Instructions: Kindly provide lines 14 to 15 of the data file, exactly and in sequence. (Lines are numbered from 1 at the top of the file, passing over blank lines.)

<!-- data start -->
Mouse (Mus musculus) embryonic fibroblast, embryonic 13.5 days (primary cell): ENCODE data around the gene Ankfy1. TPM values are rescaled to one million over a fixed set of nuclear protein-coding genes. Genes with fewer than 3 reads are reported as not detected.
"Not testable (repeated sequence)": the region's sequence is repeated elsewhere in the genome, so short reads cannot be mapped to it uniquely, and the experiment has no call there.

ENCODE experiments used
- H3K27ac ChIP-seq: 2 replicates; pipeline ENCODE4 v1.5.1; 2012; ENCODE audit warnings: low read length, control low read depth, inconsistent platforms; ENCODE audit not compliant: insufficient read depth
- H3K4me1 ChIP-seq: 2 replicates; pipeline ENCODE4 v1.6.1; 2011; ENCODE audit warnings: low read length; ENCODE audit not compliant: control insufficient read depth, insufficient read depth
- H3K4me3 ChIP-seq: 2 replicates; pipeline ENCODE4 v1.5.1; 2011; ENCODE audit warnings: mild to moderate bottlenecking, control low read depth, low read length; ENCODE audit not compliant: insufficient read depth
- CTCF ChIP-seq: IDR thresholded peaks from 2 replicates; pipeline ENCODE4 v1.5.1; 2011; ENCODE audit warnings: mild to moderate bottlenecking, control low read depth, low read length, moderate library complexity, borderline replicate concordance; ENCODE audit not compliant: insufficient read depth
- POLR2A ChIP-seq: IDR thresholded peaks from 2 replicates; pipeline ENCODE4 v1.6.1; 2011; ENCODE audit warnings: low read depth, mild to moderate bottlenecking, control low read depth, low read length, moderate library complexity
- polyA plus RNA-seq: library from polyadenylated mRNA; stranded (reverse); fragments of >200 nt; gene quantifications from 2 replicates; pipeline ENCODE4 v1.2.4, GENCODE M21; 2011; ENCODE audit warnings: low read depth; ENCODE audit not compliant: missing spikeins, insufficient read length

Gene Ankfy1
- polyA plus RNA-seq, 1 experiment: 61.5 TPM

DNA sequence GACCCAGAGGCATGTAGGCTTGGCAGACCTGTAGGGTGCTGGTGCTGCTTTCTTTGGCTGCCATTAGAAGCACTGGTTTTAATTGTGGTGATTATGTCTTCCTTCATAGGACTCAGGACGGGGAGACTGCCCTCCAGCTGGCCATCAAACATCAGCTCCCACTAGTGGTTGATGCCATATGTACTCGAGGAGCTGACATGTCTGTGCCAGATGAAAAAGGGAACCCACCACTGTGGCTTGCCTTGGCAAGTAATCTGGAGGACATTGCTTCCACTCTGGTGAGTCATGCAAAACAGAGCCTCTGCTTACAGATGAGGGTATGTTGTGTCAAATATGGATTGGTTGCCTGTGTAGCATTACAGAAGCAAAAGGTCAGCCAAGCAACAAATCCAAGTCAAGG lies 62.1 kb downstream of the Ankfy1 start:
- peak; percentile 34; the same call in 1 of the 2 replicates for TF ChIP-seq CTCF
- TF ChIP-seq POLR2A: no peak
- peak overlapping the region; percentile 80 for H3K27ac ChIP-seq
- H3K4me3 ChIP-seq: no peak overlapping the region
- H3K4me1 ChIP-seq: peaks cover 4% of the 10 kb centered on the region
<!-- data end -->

- TF ChIP-seq POLR2A: no peak
- peak overlapping the region; percentile 80 for H3K27ac ChIP-seq